Assemble:
Really, just do it how you want to do it! I used pickles, tomato, lettuce, hummus and added some vegan mayo. With the leftover I went Lebanese style and sprinkled the shawarma over hummus!

I love you all! Don’t forget to share this recipe with all of your vegan friends – especially if they’re Middle Eastern! The struggle was real for me and I don’t want any of us Arab vegans to feel like we can’t eat our childhood favourites again!

Instagram: @flowerknafeh
Twitter: @superknafeh

Let’s clear our minds with tea – my current top five

Tea, glorious tea!

We’ve all been so stressed recently. We survived the end of mercury retrograde, a super full moon, a full moon in virgo and information overload about a certain issue that has taken over our lives, newsrooms and conversations.

I’ve been feeling so helpless and stressed recently and herbal tea has been one of my go-to’s to calm me down. Herbal teas have different benefits which work to detox your body, but they’re also so good for your mind and soul.

Even the process of making tea is soothing. Putting the kettle on, pouring it into a mug, holding the mug and letting your hands absorb the warmth whilst it infuses, smelling the tea as it brews… God ❤️

You can find the teas mentioned in most places, especially health shops. I’ve posted links below, but you can get them anywhere.

Tulsi clarity by Pukka

This is one of my newly discovered favourites. I chose this first because I’ve been managing extra stress and when a friend gave me a sachet, it calmed me right down. I was initially sceptical about the taste, but it has a mild herby taste and takes to the sweet side.

Stress attacks the immune system and that makes us vulnerable to illnesses — something that we’re trying to stay away from in this current climate. Without mentioning the illness, we do need to take to herbs and hydration to keep our minds and bodies at optimum level.

Tulsi tea also has practical benefits for the immune system, because the plant itself is an immunomodulatory. It helps prevent certain respiratory illnesses (which is what the current pandemic is) ranging from coughs and the common cold to bronchitis and asthma. Tulsi fights inflammation, regulates blood sugar and fights oral bacteria so it’s another herbal way to keep your mouth nice and fresh.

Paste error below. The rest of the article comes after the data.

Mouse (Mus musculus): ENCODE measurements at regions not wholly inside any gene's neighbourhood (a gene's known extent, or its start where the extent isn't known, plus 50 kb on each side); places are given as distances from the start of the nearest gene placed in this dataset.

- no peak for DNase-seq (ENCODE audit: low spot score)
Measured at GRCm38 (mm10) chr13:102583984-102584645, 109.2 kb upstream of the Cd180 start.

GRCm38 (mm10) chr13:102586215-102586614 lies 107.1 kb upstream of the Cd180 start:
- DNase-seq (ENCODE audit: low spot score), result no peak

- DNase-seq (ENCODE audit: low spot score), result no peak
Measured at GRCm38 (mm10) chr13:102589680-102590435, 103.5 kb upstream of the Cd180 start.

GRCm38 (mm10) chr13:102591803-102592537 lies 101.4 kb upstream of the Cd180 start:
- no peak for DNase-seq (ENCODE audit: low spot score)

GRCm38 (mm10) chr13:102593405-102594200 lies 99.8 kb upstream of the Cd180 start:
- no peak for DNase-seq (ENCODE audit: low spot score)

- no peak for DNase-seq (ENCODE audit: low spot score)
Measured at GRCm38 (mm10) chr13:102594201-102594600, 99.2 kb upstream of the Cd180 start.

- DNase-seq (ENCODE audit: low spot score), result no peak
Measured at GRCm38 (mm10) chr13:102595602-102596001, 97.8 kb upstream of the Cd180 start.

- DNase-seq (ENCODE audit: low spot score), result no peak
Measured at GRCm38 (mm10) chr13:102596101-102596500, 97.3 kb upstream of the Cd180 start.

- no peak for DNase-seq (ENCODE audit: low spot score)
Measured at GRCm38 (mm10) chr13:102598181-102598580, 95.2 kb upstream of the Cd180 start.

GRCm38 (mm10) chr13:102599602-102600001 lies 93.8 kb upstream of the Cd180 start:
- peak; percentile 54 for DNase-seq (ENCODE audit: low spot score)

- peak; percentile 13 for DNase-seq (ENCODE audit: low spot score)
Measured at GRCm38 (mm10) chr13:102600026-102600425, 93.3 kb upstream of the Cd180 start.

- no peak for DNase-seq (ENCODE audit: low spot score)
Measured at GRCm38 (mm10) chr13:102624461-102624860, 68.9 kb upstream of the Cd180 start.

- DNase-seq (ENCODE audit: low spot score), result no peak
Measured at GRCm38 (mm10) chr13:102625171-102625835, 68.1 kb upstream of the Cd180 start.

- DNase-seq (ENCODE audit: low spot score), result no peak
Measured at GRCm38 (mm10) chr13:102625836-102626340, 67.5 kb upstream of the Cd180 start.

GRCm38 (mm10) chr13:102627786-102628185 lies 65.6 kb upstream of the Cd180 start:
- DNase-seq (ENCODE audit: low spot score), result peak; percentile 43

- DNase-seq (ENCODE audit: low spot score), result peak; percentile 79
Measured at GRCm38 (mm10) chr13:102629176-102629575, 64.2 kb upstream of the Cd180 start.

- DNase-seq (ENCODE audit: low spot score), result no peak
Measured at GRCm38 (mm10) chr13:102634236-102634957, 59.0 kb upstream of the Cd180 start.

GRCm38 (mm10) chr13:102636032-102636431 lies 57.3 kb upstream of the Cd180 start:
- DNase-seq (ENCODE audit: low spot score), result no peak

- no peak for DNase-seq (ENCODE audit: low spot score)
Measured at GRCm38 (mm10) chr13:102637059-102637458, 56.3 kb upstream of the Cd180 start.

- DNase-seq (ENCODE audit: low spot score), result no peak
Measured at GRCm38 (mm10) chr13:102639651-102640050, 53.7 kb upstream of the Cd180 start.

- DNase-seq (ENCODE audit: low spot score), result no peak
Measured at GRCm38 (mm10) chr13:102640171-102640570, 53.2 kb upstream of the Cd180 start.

It’s also good for your skin and amazing for people with acne!

Click here to buy

Moroccan mint green tea by Dragonfly

A friend at work gave me a tea bag of this and I’ve been obsessed! Once one of my many boxes of tea runs out, I’m adding a few boxes to my tea collection. A lot of my Moroccan friends and relatives use gunpowder green tea for their atay, so when I was brewing it, my expectations grew.

It tasted amazing. Usually, I find the mint overpowers the tea. There are times I love it, but other times, I want a more subtle minty taste. Gunpowder green tea has a smokier flavour, which I also love. The brew doesn’t taste exactly like atay, but it’s still yummy!

Gunpowder green tea has a higher percentage of caffeine so it’s great for energy. It’s also good at reducing cholesterol, good for the immune system, anti ageing and keeps your cells nice and healthy!

Click here to buy

White tea

White tea is a God send! I remember finding out about it around 10 years ago when someone tweeted about Clipper’s white tea with vanilla (yummy) and I was so curious to try it that I took myself to a health shop to buy a box.

After that, I began learning about different types of tea and herbal infusions. It’s similar to green tea but it is more concentrated in antioxidants (the same type, albeit) and is sweeter. It’s also slightly lower in caffeine.

For those who dislike green tea, white tea is something to consider. I hated green tea for the longest time (partially because I didn’t know which brands of tea to go for) and only stuck with white tea.

Click here to buy

Choco Chili by Yogi Tea

Yogi tea is one of my favourite tea brands. Their range is organic, ayurvedic and delicious and I loveeee how their tea labels have cute mantras. Tea is a relaxing experience and drinking it with nuggets of wisdom makes drinking tea so much more valuable.

Choco chili is my favourite tea of theirs right now. It tastes like a chocolatey chai, with spicy and sweet undertones to it.

The mixture contains cocoa seeds, chilli, liquorice, cinnamon, ginger, black pepper, carob, anise, barley malt, cloves, cardamom and vanilla beans. It’s very rich in flavour but is also high in antioxidants, has anti inflammatory properties and has herbs that have been used to treat symptoms of cold and flu.